More De-Clutter Inspiration

Aisling's BlogPart of making more time (and space) for art involves being absolutely ferocious about decluttering. I like this article by Merlin at 43 Folders, in which he says, “If the stuff that you accumulate doesn’t help get you closer to the life you want to have, it’s simply not worth keeping. Period.”

I look at all of my stuff and how much of it is about the life that I currently have.

I look at how much I justify with the idea, “Well, if I use this stuff to make something, and then I sell it, I might make the money that I need to live the life that I want to have.”

And then I spend a week (or two or three) making whatever-it-is. I spend money on additional supplies that I’ll only use half of… and then the rest of those supplies go into my boxes, with some idea that “I might need this some day.” (I really hate buying supplies twice… especially if they aren’t things that I use in art that I’ll keep.)

I drop everything else that I’m working on, to get whatever-it-is completed and out the door. I throw it on my blog, or into etsy or eBay.

And then it doesn’t sell. Or, it sells for less than the hours that I put into it, even at minimum wage. Or, I just break even on the supplies, period. The time is gone, forever.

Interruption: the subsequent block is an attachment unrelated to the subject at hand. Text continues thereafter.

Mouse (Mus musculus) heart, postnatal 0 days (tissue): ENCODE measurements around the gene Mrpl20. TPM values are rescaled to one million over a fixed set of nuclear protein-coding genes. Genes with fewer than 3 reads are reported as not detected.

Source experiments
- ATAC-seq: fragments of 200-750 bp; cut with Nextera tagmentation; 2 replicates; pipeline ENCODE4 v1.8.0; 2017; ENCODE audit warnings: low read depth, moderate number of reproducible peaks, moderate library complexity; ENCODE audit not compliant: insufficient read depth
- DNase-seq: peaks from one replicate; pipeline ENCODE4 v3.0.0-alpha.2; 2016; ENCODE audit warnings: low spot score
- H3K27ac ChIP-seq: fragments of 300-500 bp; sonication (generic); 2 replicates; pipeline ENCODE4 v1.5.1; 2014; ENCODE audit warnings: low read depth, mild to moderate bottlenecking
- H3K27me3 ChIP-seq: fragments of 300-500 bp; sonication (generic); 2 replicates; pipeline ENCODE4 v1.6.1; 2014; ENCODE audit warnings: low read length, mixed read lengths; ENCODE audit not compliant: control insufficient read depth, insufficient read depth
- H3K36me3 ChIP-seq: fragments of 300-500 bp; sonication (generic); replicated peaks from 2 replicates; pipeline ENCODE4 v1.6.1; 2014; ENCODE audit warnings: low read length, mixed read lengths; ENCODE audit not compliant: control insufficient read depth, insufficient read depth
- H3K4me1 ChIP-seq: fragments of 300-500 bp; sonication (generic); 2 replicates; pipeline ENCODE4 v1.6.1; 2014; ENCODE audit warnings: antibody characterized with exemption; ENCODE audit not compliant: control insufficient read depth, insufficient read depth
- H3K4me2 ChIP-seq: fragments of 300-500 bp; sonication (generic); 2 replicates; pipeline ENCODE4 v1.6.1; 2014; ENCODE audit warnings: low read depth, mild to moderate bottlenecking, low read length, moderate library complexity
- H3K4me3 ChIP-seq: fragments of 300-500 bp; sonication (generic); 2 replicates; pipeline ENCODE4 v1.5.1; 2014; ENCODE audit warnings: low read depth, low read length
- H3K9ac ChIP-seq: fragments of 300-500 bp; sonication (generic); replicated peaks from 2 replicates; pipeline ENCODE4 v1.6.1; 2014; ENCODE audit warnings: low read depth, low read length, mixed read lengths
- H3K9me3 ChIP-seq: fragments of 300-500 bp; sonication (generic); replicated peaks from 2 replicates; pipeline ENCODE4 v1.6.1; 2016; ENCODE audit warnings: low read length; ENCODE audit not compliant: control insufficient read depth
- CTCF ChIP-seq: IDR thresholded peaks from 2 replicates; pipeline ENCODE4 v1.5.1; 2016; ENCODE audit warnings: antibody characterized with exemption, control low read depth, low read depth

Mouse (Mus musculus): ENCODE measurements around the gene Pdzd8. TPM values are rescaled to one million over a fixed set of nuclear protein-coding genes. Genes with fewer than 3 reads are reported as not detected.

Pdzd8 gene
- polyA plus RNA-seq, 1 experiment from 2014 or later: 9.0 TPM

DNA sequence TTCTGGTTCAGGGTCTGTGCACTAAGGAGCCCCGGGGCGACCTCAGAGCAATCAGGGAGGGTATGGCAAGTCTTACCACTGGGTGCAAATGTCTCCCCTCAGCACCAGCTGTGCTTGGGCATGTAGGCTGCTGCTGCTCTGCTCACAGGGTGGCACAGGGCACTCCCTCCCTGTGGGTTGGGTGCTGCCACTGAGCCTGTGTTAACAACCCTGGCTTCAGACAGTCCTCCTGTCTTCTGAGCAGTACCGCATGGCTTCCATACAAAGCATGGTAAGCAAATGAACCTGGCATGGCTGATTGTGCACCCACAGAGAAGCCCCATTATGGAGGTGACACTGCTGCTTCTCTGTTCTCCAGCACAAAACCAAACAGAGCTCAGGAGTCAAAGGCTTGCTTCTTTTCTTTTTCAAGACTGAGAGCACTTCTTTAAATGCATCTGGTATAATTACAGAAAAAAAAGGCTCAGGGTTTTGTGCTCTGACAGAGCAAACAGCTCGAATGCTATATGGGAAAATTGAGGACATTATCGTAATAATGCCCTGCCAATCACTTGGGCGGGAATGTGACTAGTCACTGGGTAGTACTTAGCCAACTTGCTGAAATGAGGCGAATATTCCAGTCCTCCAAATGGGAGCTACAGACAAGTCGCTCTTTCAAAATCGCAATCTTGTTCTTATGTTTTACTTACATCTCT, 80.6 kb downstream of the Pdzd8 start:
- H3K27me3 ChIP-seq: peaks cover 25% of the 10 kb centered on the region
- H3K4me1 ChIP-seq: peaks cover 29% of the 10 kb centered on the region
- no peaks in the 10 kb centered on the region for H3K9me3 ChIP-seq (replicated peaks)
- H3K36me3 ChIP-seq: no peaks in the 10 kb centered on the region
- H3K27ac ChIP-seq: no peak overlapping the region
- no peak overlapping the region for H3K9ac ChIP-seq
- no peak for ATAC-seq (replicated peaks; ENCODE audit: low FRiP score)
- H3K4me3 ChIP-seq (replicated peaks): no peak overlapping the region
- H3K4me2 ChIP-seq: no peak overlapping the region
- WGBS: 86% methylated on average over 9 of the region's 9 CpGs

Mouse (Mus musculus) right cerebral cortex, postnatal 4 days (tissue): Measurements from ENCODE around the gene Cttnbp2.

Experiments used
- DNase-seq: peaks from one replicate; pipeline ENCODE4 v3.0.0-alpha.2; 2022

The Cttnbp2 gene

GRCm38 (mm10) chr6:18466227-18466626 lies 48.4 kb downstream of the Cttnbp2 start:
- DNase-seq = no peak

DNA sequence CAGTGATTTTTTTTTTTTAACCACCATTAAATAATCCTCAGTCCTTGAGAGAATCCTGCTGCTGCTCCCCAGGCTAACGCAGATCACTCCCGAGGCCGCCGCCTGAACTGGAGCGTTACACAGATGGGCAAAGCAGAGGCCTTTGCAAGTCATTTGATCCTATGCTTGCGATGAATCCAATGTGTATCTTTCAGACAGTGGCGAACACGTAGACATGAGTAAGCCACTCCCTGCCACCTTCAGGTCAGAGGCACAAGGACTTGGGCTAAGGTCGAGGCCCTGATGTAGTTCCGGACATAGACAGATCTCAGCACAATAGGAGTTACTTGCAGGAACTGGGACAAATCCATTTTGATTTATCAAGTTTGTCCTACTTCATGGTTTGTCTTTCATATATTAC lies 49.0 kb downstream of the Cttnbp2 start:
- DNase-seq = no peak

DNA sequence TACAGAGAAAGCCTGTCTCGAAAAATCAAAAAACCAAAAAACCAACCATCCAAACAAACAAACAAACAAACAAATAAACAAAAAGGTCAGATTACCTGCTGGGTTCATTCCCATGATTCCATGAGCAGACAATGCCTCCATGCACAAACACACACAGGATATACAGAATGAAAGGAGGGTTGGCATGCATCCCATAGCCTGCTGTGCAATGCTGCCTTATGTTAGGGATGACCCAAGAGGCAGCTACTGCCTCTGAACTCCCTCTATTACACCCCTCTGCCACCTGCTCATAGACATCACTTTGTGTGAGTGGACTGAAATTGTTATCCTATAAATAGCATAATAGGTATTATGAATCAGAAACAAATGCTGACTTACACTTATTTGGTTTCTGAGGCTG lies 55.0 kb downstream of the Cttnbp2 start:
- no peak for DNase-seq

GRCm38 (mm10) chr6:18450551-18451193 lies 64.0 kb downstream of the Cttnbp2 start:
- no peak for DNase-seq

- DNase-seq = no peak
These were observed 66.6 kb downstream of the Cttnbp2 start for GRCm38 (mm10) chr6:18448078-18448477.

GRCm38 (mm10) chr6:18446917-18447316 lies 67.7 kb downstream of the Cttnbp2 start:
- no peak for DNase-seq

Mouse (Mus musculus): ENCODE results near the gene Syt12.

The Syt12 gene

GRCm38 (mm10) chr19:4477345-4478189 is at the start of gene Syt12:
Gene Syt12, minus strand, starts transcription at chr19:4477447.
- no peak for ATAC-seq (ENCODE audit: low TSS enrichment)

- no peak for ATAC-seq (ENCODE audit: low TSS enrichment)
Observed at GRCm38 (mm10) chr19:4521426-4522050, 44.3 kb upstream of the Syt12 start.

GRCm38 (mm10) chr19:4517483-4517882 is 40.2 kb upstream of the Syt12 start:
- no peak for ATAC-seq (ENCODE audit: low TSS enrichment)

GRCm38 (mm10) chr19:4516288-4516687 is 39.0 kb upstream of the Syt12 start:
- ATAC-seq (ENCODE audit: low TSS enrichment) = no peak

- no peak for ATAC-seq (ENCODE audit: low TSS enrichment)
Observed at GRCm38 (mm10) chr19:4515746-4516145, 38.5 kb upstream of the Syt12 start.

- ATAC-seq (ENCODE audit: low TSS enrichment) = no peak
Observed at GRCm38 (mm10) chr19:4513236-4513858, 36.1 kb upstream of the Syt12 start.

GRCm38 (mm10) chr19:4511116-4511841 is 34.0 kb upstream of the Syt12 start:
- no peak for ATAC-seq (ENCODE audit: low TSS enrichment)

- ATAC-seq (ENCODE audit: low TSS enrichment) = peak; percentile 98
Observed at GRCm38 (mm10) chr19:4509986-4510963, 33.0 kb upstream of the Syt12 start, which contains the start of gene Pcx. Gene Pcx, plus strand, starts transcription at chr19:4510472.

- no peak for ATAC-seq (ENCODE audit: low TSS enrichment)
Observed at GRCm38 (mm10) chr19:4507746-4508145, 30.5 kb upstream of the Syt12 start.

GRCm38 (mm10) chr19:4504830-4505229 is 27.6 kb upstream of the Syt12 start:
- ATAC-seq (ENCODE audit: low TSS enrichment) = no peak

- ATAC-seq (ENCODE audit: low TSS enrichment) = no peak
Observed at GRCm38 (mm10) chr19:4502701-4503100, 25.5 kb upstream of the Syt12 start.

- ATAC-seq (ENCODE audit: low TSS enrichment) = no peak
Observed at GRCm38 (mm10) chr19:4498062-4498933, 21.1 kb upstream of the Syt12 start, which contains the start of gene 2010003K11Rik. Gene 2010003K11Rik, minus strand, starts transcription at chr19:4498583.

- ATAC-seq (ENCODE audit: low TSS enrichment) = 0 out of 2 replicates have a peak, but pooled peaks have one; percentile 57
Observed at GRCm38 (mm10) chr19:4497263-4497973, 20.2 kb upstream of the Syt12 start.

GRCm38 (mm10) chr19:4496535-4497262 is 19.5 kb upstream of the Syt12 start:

Hello, why do I keep doing this?

I think that I have to be even more harsh with myself. I may need to wholly eliminate anything that I’m working on with some idea that it’ll make the money that I need.

I think that I should start living the life that I want. I need to trust that the wherewithal will show up, or I’ll see opportunities within the context of the life that I want… not the life that I’ve had enough of, thank you very much.

When I’m creating something, if it’s not something that I’d want to keep/own myself, maybe I shouldn’t be making it. I need to quit looking at what other people are doing, while I’m thinking, “Sure, I could make something equally as good, and then I could sell it at a profit, too.”

Whether or not I can make something well is not the issue. It’s coming down to the energy in whatever-it-is, and if I see real value (as opposed to “that’s nice,” commercial value) in it.

Even “cute” art needs to be taken off my to-do list.

If it’s not about painting and making fabric art (quilts, wearables, wall hangings, very artsy dolls/figures), I think that it has to go away.

In a comment at the article linked above, someone named Cora said, “I got out a few sheets of crisp paper. I imagined my day and then my year, and wrote down the stuff I thought I’d need. Then I wrote down all the things I planned to achieve that year, and got rid of anything that didn’t fit, even things I really wanted to do or new things I wanted to learn. If it was unlikely I’d pursue it in the next 12 months, I just let it go — stuff might be outdated by then anyway.”

I think that I’m going to do that, but for six months (in keeping with “The 4-Hour Work Week”), and see what I end up with. That’d be interesting.

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